All Westerns are stories of people attempting to impose order on a chaotic, lawless, and savage environment. Deadwood, the HBO series that aired from 2004 until 2006, derived tremendous narrative power by exploring the moral quandaries that arise in such circumstances. In the show, otherwise good people lie, commit sabotage, sell drugs (and their bodies), and kill -- just as they did during the 1870s in the real Deadwood, the mining town in present-day South Dakota from which the series took its name.
Beyond thematic verisimilitude, Deadwood's creator, David Milch, also strove for more mundane historical accuracy, the best-known example being the show's remarkably profane dialogue. Many of the main characters are based on real people: Seth Bullock, the sheriff; Al Swearengen, the saloon and brothel owner; E. B. Farnum, the hotel keeper; Wild Bill Hickok, the celebrity sharpshooter killed during a poker game in Deadwood; and Calamity Jane, the gender-bending, gun-toting scout. But the daily realities for these historical figures are invented. The result is a rich, almost epic tale -- "like some fucking great Greek battle," as Farnum describes the state of affairs at the beginning of the second season. But accurate? Not so much.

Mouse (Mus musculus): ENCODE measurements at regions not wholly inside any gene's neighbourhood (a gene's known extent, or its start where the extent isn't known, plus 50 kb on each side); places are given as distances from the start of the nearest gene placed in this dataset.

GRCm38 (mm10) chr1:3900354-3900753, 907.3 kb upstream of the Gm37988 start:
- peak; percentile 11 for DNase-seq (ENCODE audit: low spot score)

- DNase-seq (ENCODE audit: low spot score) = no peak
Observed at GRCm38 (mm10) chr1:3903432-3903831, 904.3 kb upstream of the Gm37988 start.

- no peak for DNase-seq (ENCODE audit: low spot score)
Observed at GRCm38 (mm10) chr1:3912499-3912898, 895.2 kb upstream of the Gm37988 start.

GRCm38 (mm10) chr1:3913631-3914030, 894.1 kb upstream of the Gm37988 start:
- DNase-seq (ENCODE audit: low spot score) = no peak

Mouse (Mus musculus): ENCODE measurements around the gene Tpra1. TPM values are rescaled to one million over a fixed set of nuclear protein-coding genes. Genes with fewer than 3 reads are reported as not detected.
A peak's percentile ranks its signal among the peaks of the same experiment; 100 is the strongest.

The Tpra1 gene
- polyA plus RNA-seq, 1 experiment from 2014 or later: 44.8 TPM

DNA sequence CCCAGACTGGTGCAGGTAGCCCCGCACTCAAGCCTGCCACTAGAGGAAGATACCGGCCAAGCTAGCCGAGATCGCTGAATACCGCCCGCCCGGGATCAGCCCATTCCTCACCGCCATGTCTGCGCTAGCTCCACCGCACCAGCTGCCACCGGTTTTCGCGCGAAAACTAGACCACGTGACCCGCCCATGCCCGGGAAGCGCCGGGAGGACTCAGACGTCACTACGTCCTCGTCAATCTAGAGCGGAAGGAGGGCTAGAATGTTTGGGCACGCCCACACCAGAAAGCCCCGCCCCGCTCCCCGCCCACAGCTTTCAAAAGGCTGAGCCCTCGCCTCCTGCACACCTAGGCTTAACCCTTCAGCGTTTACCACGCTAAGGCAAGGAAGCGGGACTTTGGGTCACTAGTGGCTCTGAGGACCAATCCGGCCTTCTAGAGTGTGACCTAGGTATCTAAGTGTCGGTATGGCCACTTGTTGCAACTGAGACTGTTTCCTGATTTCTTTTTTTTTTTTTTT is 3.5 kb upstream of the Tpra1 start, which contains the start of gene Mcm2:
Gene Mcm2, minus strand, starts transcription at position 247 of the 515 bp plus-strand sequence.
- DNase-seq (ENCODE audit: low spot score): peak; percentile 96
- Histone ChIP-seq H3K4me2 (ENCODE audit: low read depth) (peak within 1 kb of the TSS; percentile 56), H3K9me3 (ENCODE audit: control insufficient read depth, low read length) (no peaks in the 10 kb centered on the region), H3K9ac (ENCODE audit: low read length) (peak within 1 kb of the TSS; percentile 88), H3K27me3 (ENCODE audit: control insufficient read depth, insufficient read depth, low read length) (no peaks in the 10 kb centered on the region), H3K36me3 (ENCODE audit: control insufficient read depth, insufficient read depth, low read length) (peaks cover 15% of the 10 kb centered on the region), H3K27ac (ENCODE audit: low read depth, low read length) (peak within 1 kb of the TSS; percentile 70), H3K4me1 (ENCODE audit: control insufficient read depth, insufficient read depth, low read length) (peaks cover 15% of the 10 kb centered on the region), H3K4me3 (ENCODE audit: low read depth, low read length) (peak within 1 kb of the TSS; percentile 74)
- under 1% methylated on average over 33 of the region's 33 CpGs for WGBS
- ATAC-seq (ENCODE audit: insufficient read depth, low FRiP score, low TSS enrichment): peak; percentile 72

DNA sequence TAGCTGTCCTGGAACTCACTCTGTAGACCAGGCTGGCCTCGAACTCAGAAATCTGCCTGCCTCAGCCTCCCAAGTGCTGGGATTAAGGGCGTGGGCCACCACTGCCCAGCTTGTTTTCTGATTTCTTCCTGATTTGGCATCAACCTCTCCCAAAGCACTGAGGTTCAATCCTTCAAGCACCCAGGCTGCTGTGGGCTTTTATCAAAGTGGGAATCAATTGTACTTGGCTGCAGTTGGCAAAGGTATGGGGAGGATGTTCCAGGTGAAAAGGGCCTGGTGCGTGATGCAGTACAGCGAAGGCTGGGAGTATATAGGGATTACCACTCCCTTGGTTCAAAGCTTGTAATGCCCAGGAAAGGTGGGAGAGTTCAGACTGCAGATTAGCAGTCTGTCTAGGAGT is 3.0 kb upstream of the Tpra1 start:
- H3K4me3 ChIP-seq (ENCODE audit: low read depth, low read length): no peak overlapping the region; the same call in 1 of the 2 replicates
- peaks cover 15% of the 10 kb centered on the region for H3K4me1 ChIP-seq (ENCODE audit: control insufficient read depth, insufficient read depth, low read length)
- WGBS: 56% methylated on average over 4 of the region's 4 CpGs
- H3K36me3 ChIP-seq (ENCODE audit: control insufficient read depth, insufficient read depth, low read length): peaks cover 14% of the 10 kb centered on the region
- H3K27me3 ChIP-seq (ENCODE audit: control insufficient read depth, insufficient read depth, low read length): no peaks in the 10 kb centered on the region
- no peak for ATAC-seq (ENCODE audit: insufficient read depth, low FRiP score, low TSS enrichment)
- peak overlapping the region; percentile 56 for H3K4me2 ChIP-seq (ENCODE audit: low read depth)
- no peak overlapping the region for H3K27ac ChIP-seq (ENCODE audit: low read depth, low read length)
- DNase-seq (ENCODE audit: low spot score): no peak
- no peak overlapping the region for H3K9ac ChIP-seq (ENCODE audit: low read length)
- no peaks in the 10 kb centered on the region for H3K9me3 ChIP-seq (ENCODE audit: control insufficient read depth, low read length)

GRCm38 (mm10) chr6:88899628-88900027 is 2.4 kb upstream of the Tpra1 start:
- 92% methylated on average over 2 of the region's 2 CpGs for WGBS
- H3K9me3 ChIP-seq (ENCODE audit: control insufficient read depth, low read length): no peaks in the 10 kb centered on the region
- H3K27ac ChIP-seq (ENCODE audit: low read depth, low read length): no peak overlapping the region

Of course, audiences should not expect Westerns to be lessons on how people cursed or dressed or died on the frontier. Imposing the rules of history on the genre would mire its grander themes in the mud of hardship and disappointment that covered ordinary life in the Old West. Meanwhile, Deadwood, compelling as it is, only gestures at the historical forces that shaped the real-world Old West: military conquest, industrialization, and ethnic conflict. Complex phenomena such as those undercut the notion of the individual taking control of his or her own destiny, a trope at the heart of every Western.
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